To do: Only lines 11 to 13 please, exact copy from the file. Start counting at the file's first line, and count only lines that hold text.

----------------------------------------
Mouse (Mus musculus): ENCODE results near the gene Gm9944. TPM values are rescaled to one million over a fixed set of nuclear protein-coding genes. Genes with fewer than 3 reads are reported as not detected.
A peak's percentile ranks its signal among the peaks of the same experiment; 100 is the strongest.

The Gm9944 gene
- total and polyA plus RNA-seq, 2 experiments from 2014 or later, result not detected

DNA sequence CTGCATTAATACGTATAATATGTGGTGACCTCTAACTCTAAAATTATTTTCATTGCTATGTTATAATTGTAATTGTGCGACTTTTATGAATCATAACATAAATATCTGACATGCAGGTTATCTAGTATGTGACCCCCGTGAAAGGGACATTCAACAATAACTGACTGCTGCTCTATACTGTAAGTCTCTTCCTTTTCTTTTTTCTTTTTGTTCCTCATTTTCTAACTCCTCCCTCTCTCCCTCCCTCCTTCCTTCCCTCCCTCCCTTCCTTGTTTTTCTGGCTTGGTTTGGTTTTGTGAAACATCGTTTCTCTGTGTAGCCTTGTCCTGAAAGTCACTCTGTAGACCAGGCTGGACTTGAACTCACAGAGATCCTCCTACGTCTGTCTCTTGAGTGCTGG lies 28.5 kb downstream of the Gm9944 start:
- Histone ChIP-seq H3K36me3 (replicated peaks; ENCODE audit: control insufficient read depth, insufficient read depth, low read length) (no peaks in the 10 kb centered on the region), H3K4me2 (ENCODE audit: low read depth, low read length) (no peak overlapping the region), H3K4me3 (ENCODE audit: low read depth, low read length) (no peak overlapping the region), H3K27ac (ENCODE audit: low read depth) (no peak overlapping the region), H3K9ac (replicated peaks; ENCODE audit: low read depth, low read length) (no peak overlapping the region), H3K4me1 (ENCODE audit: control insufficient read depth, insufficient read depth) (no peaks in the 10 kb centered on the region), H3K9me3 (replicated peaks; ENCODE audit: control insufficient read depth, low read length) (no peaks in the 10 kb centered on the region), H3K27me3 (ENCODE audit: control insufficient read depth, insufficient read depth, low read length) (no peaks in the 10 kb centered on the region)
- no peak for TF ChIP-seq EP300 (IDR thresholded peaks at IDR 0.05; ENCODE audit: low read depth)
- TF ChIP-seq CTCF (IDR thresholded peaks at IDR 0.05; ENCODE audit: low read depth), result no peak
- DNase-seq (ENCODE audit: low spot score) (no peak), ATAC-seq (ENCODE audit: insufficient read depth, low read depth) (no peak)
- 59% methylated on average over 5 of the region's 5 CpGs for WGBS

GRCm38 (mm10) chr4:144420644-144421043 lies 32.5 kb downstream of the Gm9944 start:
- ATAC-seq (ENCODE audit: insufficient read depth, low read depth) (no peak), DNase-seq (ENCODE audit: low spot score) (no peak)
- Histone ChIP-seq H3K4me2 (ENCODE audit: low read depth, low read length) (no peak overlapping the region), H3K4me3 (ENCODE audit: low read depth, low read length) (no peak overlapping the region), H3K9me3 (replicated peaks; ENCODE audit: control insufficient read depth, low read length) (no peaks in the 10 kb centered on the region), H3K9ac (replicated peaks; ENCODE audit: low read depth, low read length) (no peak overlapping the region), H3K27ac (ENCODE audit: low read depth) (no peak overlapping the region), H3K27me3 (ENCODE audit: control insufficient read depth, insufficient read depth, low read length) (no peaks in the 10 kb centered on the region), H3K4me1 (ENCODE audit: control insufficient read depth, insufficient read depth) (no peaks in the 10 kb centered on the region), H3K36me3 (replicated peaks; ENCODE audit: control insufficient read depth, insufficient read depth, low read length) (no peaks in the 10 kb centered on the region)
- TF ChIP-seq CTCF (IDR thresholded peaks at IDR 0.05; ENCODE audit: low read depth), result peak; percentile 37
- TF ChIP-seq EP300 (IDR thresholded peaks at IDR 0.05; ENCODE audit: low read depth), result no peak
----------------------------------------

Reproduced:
GRCm38 (mm10) chr4:144420644-144421043 lies 32.5 kb downstream of the Gm9944 start:
- ATAC-seq (ENCODE audit: insufficient read depth, low read depth) (no peak), DNase-seq (ENCODE audit: low spot score) (no peak)
- Histone ChIP-seq H3K4me2 (ENCODE audit: low read depth, low read length) (no peak overlapping the region), H3K4me3 (ENCODE audit: low read depth, low read length) (no peak overlapping the region), H3K9me3 (replicated peaks; ENCODE audit: control insufficient read depth, low read length) (no peaks in the 10 kb centered on the region), H3K9ac (replicated peaks; ENCODE audit: low read depth, low read length) (no peak overlapping the region), H3K27ac (ENCODE audit: low read depth) (no peak overlapping the region), H3K27me3 (ENCODE audit: control insufficient read depth, insufficient read depth, low read length) (no peaks in the 10 kb centered on the region), H3K4me1 (ENCODE audit: control insufficient read depth, insufficient read depth) (no peaks in the 10 kb centered on the region), H3K36me3 (replicated peaks; ENCODE audit: control insufficient read depth, insufficient read depth, low read length) (no peaks in the 10 kb centered on the region)